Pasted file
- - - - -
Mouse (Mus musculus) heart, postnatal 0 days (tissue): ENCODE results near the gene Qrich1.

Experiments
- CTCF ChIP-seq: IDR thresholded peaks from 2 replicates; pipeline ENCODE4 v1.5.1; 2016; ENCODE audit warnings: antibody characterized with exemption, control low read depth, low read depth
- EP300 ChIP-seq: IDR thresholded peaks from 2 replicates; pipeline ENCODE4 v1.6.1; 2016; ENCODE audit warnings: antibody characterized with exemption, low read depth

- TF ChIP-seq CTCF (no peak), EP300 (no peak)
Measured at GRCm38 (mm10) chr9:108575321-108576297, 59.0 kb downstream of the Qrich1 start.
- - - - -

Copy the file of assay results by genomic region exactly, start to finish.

Mouse (Mus musculus) heart, postnatal 0 days (tissue): ENCODE results near the gene Qrich1.

Experiments
- CTCF ChIP-seq: IDR thresholded peaks from 2 replicates; pipeline ENCODE4 v1.5.1; 2016; ENCODE audit warnings: antibody characterized with exemption, control low read depth, low read depth
- EP300 ChIP-seq: IDR thresholded peaks from 2 replicates; pipeline ENCODE4 v1.6.1; 2016; ENCODE audit warnings: antibody characterized with exemption, low read depth

- TF ChIP-seq CTCF (no peak), EP300 (no peak)
Measured at GRCm38 (mm10) chr9:108575321-108576297, 59.0 kb downstream of the Qrich1 start.